When you’re right you’re right. When you’re wrong, you might be right. Trust a rule of thumb and you’re more likely wrong. The fact is, there’s only one measure that matters and it has nothing at all to do with thumbs.
If a book of hard-fast rules of marketing and advertising existed, don’t you think everyone would be using it by now? One book. Every answer. Take the Bible. It’s a widely trusted source of principled thought. But, not everyone trusts it. David Ogilvy’s timeless Ogilvy on Advertising is about as close as you’ll come to an advertising bible. But, even he says says don’t always follow the rules.
The simple rule is, there are no rules. But, that’s too big to accept or comprehend. So, instead, we seek out some pattern that gives us a sense order or reason for why things are as they are. Then, brilliant marketing experts use those made-up rules to make up reasons for why we should do this or that in advertising. It’s a train wreck of thought in the making because it lacks the right tracks.
It’s more of a guideline, really
When I hear someone starts spouting off a hard-fast advertising rule of this or that, I wanna slug them. It’s only worse when that voice is my own. Rules are for schools, governments, and bureaucracies. The only reason I can think of for a rule of thumb is to establish a baseline which advertising defies in order to become effective.
Defying rules makes advertising better because it surprises Broca–the gatekeeper of our conscious thought, as my partner Roy H. Williams explains in his book, The Wizard of Ads: Turning Words into Magic and Dreamers into Millionaires. Ideas that upset patterns of thinking elicit a response in our mind that, if spoken, would sound like this: “huh?” Lighting fast our logical left brain laterals the idea over to the abstract right to make sense of it. And, just like that, what was unknown penetrates conscious thought. Bam: your idea is on the radar.
Mission accomplished. Almost.
Showing up on radar is one thing. It’s not even a particularly difficult accomplishment. Showing up and staying on gets tricky. It’s where those rules-driven trains of thought run out of track.
How much what you’re saying matters to the person hearing it determines your staying power. Be compelling, be remembered. Prompt an emotional response, prompt action. The idea is the train. How much it matters is the track.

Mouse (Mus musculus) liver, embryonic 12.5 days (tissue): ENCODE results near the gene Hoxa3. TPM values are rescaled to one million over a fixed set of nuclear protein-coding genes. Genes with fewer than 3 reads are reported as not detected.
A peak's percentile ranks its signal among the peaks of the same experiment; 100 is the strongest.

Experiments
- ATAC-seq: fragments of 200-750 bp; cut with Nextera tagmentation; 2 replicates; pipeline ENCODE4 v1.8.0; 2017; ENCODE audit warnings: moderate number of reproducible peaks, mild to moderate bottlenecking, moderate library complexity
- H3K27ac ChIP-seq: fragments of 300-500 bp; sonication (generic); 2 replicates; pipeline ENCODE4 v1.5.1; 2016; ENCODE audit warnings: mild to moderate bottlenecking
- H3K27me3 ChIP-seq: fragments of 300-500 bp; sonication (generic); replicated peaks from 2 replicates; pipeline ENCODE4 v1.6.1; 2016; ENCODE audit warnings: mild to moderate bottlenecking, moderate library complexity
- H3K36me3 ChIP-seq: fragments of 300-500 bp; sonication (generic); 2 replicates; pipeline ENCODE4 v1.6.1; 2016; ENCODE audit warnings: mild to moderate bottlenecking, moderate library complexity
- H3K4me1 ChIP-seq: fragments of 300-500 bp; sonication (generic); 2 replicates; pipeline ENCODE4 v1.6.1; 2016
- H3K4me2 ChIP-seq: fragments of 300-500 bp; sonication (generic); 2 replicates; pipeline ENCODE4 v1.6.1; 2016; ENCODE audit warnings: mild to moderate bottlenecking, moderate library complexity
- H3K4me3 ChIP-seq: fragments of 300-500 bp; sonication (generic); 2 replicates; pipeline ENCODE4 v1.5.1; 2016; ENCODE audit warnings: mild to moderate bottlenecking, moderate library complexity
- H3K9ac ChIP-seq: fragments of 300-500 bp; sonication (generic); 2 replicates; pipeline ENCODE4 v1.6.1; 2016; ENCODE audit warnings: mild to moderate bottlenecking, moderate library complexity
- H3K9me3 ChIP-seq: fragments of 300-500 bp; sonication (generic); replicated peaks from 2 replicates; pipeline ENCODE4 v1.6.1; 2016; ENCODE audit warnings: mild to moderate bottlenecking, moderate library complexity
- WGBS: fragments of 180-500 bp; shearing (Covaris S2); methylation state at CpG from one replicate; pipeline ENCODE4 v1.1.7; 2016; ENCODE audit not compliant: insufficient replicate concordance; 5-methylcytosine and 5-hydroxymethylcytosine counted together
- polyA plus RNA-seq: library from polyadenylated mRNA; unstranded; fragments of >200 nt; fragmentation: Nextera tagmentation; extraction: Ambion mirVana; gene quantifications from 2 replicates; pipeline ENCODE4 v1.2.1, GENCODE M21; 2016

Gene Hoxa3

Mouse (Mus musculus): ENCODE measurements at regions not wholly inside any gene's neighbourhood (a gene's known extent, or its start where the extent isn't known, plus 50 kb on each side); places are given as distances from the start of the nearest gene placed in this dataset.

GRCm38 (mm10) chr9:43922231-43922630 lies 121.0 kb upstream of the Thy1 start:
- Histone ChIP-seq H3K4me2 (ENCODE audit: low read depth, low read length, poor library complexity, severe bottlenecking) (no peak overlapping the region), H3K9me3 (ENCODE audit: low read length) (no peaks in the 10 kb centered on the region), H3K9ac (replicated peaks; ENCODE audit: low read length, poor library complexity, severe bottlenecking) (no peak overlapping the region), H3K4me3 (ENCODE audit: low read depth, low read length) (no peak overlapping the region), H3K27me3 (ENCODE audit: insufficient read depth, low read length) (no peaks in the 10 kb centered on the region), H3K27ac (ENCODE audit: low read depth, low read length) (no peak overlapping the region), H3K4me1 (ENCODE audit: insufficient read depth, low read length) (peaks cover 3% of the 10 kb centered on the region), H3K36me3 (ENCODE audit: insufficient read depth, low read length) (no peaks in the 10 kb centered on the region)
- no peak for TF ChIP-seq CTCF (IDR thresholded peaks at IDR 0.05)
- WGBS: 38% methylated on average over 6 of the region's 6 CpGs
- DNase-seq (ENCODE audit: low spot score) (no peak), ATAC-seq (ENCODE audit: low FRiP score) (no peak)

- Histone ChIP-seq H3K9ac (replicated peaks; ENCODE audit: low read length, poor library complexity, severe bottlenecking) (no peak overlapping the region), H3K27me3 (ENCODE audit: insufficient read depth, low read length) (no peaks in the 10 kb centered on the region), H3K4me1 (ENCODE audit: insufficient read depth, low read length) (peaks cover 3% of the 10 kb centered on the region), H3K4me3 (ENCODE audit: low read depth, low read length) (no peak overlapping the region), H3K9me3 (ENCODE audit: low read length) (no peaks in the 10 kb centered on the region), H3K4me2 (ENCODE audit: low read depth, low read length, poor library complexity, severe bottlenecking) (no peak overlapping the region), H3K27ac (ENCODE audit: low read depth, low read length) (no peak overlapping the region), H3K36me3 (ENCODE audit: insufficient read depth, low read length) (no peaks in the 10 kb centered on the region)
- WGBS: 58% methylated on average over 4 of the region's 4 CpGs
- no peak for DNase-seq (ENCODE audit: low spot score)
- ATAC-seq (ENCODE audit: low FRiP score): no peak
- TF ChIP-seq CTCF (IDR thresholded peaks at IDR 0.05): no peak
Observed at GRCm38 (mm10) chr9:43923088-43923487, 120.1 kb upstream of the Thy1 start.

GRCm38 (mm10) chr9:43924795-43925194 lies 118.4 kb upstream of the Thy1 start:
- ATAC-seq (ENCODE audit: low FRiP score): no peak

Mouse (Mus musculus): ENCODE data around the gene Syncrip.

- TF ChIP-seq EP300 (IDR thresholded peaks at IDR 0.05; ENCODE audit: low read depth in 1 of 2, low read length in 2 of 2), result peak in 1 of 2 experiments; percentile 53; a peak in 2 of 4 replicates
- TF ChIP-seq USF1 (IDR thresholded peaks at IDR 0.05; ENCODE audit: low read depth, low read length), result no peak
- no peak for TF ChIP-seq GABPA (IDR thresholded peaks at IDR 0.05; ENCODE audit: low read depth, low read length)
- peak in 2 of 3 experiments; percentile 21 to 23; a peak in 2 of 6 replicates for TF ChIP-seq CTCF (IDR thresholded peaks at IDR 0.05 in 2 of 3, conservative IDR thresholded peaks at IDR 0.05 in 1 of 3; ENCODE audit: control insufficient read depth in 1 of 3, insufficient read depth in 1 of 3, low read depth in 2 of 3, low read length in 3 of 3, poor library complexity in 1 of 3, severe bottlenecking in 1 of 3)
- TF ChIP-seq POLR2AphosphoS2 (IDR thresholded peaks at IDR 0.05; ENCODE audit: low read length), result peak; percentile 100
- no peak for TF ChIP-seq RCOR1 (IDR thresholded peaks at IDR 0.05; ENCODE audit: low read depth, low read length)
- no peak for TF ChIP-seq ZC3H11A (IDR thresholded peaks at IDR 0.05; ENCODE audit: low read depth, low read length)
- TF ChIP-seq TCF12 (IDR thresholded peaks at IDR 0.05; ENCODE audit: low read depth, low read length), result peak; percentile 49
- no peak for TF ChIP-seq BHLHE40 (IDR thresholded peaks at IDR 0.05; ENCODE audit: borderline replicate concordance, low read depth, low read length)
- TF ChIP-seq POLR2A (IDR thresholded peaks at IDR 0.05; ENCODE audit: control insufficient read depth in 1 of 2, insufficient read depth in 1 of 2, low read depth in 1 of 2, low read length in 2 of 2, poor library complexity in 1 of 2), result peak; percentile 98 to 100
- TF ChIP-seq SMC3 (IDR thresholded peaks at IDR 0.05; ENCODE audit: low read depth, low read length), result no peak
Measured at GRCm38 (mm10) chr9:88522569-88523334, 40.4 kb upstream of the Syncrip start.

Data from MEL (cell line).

Internet videos can’t be longer than 2:00
It’s our internet video rule of thumb around here. After years of watching viewing metrics, I’ve noticed attention spans drop off at about two minutes; by three you’re talking to yourself. So, we keep them shorter.
Then, I saw this:Moments from Everynone on Vimeo.
4:12 is longer than 2:00
Moments is twice the length viewers typically sit through. But, it’s setting view records because it’s compelling. It’s relatable. It touches you. It moves you. The touchy-feelies among us shed a tear. If it ended with a Kodak logo, you’d think of similar pictures in your life. If it ended with an insurance logo, you’d think about everyone you love.
Whatever came at the end would have enormous attached meaning because here’s what happens in your head: the left brain sees it and says, “huh?” The right sees it and says, “oh wow man–that means THIS.” And, the Left says “oh, I get it.” Because it mattered, meaning is attached.
Therein lies your advertising challenge: does it matter? Does it lay tracks for a train your mind can’t miss? Or, does it stick to rules of thumb that matter only to you and the ad guy who made them up? Advertising only gets a thumbs-up only when it matters to your customers.
Tell your story in a way that matters. Get measurable results every time. No thumbs about it.